celebrate

  • 1 Celebrate — Cel e*brate, v. t. [imp. & p. p. {Celebrated}; p. pr. & vb. n. {Celebrating}.] [L. celebratus, p. p. of celebrare to frequent, to celebrate, fr. celeber famous.] 1. To extol or honor in a solemn manner; as, to celebrate the name of the Most High …

    The Collaborative International Dictionary of English

  • 2 celebrate — [sel′ə brāt΄] vt. celebrated, celebrating [ME celebraten < L celebratus, pp. of celebrare, to frequent, go in great numbers, honor < celeber, frequented, populous; akin to celer, swift: see HOLD1] 1. to perform (a ritual, ceremony, etc.)… …

    English World dictionary

  • 3 celebrate — index carouse, honor, keep (fulfill), recommend Burton s Legal Thesaurus. William C. Burton. 2006 …

    Law dictionary

  • 4 celebrate — (v.) mid 15c., from L. celebratus much frequented; kept solemn; famous, pp. of celebrare assemble to honor, also to publish; sing praises of; practice often, originally to frequent in great numbers, from celeber frequented, populous, crowded;… …

    Etymology dictionary

  • 5 celebrate — commemorate, solemnize, observe, *keep …

    New Dictionary of Synonyms

  • 6 celebrate — [v] commemorate occasion, achievement beat the drum*, bless, blow off steam*, carouse, ceremonialize, commend, consecrate, dedicate, drink to, eulogize, exalt, extol, feast, fete, glorify, hallow, have a ball*, honor, jubilate, keep, kick up… …

    New thesaurus

  • 7 celebrate — ► VERB 1) mark (a significant occasion) with an enjoyable activity. 2) engage in festivities to mark a significant occasion. 3) honour or praise publicly. 4) perform (a religious ceremony), in particular officiate at (the Eucharist). DERIVATIVES… …

    English terms dictionary

  • 8 celebrate — cel|e|brate W3 [ˈselıbreıt] v [Date: 1500 1600; : Latin; Origin: , past participle of celebrare to visit often, celebrate , from celeber often visited, famous ] 1.) [I and T] to show that an event or occasion is important by doing something… …

    Dictionary of contemporary English

  • 9 celebrate — celebrative, adj. celebrator, celebrater, n. celebratory /sel euh breuh tawr ee, tohr ee, seuh leb reuh /, adj. /sel euh brayt /, v., celebrated, celebrating. v.t. 1. to observe (a day) or commemorate (an event) with ceremonies or festivities: to …

    Universalium

  • 10 celebrate — 01. We are going to have a big party tonight to [celebrate] the end of classes. 02. My parents [celebrated] their 50th wedding anniversary last year. 03. The [celebration] at the end of term lasted all night. 04. The students shared a… …

    Grammatical examples in English

  • 11 celebrate */*/*/ — UK [ˈseləˌbreɪt] / US verb Word forms celebrate : present tense I/you/we/they celebrate he/she/it celebrates present participle celebrating past tense celebrated past participle celebrated 1) [intransitive/transitive] to do something enjoyable in …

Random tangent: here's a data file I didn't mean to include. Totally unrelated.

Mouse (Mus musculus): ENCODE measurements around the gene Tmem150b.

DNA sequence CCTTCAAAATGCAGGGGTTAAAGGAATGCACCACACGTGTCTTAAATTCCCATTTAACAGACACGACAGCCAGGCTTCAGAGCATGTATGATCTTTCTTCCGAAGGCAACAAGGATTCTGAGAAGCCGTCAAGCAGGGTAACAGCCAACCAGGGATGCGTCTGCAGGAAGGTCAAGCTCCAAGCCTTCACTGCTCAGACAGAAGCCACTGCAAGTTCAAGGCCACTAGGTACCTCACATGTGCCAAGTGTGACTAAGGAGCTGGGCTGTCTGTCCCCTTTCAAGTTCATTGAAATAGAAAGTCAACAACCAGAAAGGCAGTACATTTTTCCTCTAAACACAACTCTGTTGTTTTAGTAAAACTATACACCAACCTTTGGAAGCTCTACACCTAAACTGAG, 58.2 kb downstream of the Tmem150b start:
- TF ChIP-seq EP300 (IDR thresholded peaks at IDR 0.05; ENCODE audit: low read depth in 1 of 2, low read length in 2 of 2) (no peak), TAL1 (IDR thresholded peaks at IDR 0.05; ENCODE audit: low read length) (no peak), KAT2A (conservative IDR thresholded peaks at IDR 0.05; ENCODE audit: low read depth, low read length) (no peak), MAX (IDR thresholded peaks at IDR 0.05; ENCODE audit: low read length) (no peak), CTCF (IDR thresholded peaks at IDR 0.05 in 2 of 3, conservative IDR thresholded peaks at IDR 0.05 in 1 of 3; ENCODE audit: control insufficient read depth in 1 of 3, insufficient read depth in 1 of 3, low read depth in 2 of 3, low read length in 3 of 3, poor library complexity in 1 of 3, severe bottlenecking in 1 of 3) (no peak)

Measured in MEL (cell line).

English dictionary

  • 12 celebrate — cel•e•brate [[t]ˈsɛl əˌbreɪt[/t]] v. brat•ed, brat•ing 1) to observe (a day) or commemorate (an event) with ceremonies or festivities: to celebrate Christmas; to celebrate an anniversary[/ex] 2) to make known publicly; proclaim; praise widely: a… …

    From formal English to slang

  • 13 Celebrate! — Infobox Album Name = Celebrate! Type = Album Artist = Kool and the Gang Released = September 29, 1980 Recorded = Genre = Funk Length = 35:18 Label = Mercury Producer = Reviews = Last album = Ladies Night (1979) This album = Celebrate! (1980) Next …

    Wikipedia

  • 14 celebrate — cel|e|brate [ selə,breıt ] verb *** 1. ) intransitive or transitive to do something enjoyable in order to show that an occasion or event is special: Let s have a party to celebrate your birthday. The team is celebrating their third successive win …

    Usage of the words and phrases in modern English

  • 15 celebrate — [[t]se̱lɪbreɪt[/t]] ♦♦♦ celebrates, celebrating, celebrated 1) VERB If you celebrate, you do something enjoyable because of a special occasion or to mark someone s success. I was in a mood to celebrate... [V n] Tom celebrated his 24th birthday… …

    English dictionary

  • 16 celebrate — verb ( brated; brating) Etymology: Middle English, from Latin celebratus, past participle of celebrare to frequent, celebrate, from celebr , celeber much frequented, famous; perhaps akin to Latin celer Date: 15th century transitive verb 1. to …

    New Collegiate Dictionary

  • 17 celebrate — verb /ˈsɛl.ɪ.bɹeɪt,ˈsɛl.ə.bɹeɪt/ a) To extol or honour in a solemn manner. to celebrate the name of the Most High b) To honour by rites, by ceremonies of joy and respect, or by refraining from ordinary business; to observe duly; to keep. to… …

    Wiktionary

  • 18 celebrate — verb Celebrate is used with these nouns as the subject: ↑priest Celebrate is used with these nouns as the object: ↑accomplishment, ↑achievement, ↑anniversary, ↑arrival, ↑birth, ↑birthday, ↑centenary, ↑championship, ↑ …

    Collocations dictionary

  • 19 celebrate — v. to celebrate formally; joyously; noisily; officially; privately; publicly; quietly; solemnly * * * [ selɪbreɪt] joyously noisily officially privately publicly quietly solemnly to celebrate formally …

    Combinatory dictionary

  • 20 celebrate — I (Roget s IV) v. 1. [To recognize an occasion] Syn. keep, observe, commemorate, consecrate, hallow, solemnize, sanctify, dedicate, memorialize, mark, honor, proclaim, ritualize, ceremonialize, signalize, mark with a red letter*. Ant. forget*,… …

    English dictionary for students